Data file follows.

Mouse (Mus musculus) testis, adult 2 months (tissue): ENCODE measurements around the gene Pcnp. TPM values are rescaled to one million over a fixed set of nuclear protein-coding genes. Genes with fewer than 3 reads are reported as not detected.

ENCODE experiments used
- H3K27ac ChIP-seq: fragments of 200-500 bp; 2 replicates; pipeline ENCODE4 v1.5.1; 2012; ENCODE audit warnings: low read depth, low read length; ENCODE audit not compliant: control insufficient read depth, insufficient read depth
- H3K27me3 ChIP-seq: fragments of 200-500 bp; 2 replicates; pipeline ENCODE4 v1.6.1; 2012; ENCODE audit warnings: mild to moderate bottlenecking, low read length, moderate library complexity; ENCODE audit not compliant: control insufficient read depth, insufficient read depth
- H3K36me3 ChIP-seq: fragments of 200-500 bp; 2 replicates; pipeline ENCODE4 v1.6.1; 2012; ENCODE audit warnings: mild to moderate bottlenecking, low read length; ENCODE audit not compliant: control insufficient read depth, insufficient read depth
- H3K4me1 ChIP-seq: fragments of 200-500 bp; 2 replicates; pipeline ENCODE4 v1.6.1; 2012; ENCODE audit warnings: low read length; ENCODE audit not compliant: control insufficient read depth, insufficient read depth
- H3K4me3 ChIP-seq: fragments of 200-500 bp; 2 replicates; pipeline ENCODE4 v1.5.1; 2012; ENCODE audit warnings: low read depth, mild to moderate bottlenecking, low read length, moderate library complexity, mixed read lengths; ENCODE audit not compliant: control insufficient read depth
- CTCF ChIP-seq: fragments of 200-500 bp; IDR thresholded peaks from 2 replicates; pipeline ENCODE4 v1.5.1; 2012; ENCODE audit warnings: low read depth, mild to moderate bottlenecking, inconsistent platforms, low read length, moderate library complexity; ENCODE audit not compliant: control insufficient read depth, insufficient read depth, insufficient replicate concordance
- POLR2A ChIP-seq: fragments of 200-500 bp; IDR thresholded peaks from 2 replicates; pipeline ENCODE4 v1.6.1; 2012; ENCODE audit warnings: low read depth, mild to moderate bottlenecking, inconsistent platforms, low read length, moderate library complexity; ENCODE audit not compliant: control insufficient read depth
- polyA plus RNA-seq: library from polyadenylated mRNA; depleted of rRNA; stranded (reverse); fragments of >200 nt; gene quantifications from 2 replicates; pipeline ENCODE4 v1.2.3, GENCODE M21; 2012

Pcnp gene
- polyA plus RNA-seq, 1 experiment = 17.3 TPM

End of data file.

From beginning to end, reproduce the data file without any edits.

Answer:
Mouse (Mus musculus) testis, adult 2 months (tissue): ENCODE measurements around the gene Pcnp. TPM values are rescaled to one million over a fixed set of nuclear protein-coding genes. Genes with fewer than 3 reads are reported as not detected.

ENCODE experiments used
- H3K27ac ChIP-seq: fragments of 200-500 bp; 2 replicates; pipeline ENCODE4 v1.5.1; 2012; ENCODE audit warnings: low read depth, low read length; ENCODE audit not compliant: control insufficient read depth, insufficient read depth
- H3K27me3 ChIP-seq: fragments of 200-500 bp; 2 replicates; pipeline ENCODE4 v1.6.1; 2012; ENCODE audit warnings: mild to moderate bottlenecking, low read length, moderate library complexity; ENCODE audit not compliant: control insufficient read depth, insufficient read depth
- H3K36me3 ChIP-seq: fragments of 200-500 bp; 2 replicates; pipeline ENCODE4 v1.6.1; 2012; ENCODE audit warnings: mild to moderate bottlenecking, low read length; ENCODE audit not compliant: control insufficient read depth, insufficient read depth
- H3K4me1 ChIP-seq: fragments of 200-500 bp; 2 replicates; pipeline ENCODE4 v1.6.1; 2012; ENCODE audit warnings: low read length; ENCODE audit not compliant: control insufficient read depth, insufficient read depth
- H3K4me3 ChIP-seq: fragments of 200-500 bp; 2 replicates; pipeline ENCODE4 v1.5.1; 2012; ENCODE audit warnings: low read depth, mild to moderate bottlenecking, low read length, moderate library complexity, mixed read lengths; ENCODE audit not compliant: control insufficient read depth
- CTCF ChIP-seq: fragments of 200-500 bp; IDR thresholded peaks from 2 replicates; pipeline ENCODE4 v1.5.1; 2012; ENCODE audit warnings: low read depth, mild to moderate bottlenecking, inconsistent platforms, low read length, moderate library complexity; ENCODE audit not compliant: control insufficient read depth, insufficient read depth, insufficient replicate concordance
- POLR2A ChIP-seq: fragments of 200-500 bp; IDR thresholded peaks from 2 replicates; pipeline ENCODE4 v1.6.1; 2012; ENCODE audit warnings: low read depth, mild to moderate bottlenecking, inconsistent platforms, low read length, moderate library complexity; ENCODE audit not compliant: control insufficient read depth
- polyA plus RNA-seq: library from polyadenylated mRNA; depleted of rRNA; stranded (reverse); fragments of >200 nt; gene quantifications from 2 replicates; pipeline ENCODE4 v1.2.3, GENCODE M21; 2012

Pcnp gene
- polyA plus RNA-seq, 1 experiment = 17.3 TPM